Preventing intimate partner violence improves mental health

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Evidence shows that intimate partner violence profoundly affects survivors’ mental health. Worryingly, when seeking care, services are often found to be lacking. Photo: Pexels


(World Health Organization) — Intimate partner violence is the most common form of violence against women, affecting around 641 million women and girls globally. It profoundly impacts their mental health, increasing risks of depression, anxiety and other mental health problems. Unfortunately, the critical and often destructive links between violence and mental health have long been neglected.

The World Health Organization (WHO), which works to prevent and respond to gender-based violence through the health sector, contributed to the first of its kind 2022 Lancet Psychiatry Commission on intimate partner violence and mental health.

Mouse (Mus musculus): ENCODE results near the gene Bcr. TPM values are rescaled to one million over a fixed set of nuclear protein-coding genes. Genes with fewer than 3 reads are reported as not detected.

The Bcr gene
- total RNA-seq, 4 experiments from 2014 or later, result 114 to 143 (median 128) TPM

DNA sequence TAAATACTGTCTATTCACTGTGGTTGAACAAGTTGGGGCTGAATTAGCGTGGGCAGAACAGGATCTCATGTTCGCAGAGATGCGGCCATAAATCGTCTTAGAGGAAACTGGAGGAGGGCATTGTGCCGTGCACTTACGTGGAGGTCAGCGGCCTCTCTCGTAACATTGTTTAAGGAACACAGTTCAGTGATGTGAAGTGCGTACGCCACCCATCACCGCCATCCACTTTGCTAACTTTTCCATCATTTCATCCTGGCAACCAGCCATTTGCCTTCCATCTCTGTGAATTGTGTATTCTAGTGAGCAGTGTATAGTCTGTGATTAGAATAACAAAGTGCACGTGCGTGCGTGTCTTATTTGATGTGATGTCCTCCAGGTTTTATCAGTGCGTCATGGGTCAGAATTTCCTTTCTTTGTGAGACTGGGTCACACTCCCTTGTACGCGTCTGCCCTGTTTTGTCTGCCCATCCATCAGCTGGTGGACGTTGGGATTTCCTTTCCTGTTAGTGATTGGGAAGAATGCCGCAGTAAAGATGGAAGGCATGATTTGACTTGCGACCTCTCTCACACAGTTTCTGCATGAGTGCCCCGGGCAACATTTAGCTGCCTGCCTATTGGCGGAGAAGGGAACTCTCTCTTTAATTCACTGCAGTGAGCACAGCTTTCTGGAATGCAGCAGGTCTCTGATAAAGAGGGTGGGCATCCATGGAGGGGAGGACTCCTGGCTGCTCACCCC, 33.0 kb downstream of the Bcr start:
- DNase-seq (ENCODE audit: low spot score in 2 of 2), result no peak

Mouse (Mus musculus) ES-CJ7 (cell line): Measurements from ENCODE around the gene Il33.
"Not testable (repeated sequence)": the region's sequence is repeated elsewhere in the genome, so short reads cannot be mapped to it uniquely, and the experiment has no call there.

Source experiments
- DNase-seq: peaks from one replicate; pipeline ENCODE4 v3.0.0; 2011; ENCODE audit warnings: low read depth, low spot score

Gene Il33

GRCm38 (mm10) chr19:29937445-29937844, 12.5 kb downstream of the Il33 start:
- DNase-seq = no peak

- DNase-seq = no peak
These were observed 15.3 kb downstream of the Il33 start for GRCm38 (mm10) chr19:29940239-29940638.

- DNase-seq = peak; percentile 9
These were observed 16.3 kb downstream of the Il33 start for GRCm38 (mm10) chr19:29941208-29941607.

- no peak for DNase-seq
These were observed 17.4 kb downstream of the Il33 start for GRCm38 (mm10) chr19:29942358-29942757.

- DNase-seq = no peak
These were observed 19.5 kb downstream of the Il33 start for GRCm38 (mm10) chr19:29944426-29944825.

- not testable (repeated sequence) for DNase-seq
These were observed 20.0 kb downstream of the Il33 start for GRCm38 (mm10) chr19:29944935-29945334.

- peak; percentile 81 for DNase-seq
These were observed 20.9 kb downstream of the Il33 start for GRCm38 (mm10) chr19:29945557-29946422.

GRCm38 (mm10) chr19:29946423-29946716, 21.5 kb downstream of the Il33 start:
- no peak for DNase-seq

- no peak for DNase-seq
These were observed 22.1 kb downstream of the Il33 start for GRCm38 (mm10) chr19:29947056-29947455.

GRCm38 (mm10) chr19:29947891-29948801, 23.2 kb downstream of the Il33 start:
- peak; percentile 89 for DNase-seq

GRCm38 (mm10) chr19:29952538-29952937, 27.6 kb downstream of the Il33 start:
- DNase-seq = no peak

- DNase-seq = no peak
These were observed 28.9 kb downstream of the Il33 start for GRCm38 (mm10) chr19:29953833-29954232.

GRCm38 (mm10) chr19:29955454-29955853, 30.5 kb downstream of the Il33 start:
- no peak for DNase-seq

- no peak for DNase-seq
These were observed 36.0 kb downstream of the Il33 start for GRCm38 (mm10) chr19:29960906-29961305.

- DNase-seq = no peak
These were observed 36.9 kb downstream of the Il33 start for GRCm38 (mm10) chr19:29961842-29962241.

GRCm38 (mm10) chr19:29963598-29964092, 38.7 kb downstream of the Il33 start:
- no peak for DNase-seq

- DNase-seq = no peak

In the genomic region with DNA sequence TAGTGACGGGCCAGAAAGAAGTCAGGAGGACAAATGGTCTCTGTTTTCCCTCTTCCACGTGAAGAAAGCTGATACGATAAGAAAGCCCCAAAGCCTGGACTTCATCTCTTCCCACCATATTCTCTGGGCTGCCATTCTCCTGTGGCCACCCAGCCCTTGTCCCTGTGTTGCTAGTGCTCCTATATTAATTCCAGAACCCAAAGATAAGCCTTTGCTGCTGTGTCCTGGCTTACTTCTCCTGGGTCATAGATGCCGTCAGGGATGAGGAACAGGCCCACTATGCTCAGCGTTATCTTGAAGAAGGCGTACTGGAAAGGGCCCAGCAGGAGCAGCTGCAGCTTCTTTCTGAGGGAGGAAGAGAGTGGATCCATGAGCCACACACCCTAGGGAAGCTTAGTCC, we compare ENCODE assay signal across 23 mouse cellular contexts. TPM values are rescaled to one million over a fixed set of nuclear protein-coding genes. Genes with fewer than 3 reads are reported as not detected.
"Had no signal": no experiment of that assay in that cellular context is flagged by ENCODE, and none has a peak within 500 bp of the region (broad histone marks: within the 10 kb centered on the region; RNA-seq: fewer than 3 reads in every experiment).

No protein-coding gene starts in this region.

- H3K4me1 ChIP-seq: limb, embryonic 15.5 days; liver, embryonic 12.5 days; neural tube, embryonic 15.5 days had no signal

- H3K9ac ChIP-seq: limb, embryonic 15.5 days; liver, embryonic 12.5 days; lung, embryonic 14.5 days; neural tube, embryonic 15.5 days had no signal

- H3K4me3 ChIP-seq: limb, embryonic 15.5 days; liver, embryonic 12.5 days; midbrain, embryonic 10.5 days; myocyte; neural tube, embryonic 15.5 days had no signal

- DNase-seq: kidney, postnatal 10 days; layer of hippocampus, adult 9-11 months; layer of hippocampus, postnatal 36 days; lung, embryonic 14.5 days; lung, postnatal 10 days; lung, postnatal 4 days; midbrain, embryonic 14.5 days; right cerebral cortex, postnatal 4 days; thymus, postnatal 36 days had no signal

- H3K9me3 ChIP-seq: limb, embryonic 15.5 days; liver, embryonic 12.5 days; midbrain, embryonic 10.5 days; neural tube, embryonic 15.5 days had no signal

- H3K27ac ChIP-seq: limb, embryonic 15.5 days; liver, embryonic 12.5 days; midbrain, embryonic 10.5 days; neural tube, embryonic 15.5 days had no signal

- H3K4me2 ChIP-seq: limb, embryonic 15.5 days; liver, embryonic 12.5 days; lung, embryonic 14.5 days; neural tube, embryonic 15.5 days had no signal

This Commission brought together international experts from a variety of backgrounds (academics, clinicians, and those with lived experience). It was convened to consider progress in reducing the prevalence of intimate partner violence and associated mental health harms, and to establish a roadmap for strengthening responses across mental health services, research, and policy. (…)

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